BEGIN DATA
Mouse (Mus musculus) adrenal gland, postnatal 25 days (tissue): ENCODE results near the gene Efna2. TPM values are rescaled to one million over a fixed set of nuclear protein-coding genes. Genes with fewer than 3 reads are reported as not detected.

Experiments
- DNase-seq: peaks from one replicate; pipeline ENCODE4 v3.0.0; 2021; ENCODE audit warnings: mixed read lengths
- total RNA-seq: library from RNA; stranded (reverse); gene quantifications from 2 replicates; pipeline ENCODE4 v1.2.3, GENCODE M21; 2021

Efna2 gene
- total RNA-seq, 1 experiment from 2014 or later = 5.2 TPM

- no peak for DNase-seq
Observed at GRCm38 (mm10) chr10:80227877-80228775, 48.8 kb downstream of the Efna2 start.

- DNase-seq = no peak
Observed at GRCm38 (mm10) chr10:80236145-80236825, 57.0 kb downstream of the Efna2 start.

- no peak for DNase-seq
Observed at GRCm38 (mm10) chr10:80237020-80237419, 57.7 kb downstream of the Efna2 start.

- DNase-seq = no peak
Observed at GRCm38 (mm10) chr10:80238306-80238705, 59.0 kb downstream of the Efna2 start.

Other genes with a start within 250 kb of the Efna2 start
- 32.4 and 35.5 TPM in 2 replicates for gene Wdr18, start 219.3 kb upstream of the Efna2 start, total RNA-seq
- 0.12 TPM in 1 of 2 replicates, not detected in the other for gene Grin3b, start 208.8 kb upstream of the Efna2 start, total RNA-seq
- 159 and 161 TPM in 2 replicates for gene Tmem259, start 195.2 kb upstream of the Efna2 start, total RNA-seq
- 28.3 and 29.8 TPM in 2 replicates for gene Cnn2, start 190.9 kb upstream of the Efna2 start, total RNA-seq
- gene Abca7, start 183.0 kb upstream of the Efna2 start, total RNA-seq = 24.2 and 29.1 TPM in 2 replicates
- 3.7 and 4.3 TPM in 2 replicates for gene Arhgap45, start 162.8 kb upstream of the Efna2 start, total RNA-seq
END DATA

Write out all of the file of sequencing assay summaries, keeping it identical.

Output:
Mouse (Mus musculus) adrenal gland, postnatal 25 days (tissue): ENCODE results near the gene Efna2. TPM values are rescaled to one million over a fixed set of nuclear protein-coding genes. Genes with fewer than 3 reads are reported as not detected.

Experiments
- DNase-seq: peaks from one replicate; pipeline ENCODE4 v3.0.0; 2021; ENCODE audit warnings: mixed read lengths
- total RNA-seq: library from RNA; stranded (reverse); gene quantifications from 2 replicates; pipeline ENCODE4 v1.2.3, GENCODE M21; 2021

Efna2 gene
- total RNA-seq, 1 experiment from 2014 or later = 5.2 TPM

- no peak for DNase-seq
Observed at GRCm38 (mm10) chr10:80227877-80228775, 48.8 kb downstream of the Efna2 start.

- DNase-seq = no peak
Observed at GRCm38 (mm10) chr10:80236145-80236825, 57.0 kb downstream of the Efna2 start.

- no peak for DNase-seq
Observed at GRCm38 (mm10) chr10:80237020-80237419, 57.7 kb downstream of the Efna2 start.

- DNase-seq = no peak
Observed at GRCm38 (mm10) chr10:80238306-80238705, 59.0 kb downstream of the Efna2 start.

Other genes with a start within 250 kb of the Efna2 start
- 32.4 and 35.5 TPM in 2 replicates for gene Wdr18, start 219.3 kb upstream of the Efna2 start, total RNA-seq
- 0.12 TPM in 1 of 2 replicates, not detected in the other for gene Grin3b, start 208.8 kb upstream of the Efna2 start, total RNA-seq
- 159 and 161 TPM in 2 replicates for gene Tmem259, start 195.2 kb upstream of the Efna2 start, total RNA-seq
- 28.3 and 29.8 TPM in 2 replicates for gene Cnn2, start 190.9 kb upstream of the Efna2 start, total RNA-seq
- gene Abca7, start 183.0 kb upstream of the Efna2 start, total RNA-seq = 24.2 and 29.1 TPM in 2 replicates
- 3.7 and 4.3 TPM in 2 replicates for gene Arhgap45, start 162.8 kb upstream of the Efna2 start, total RNA-seq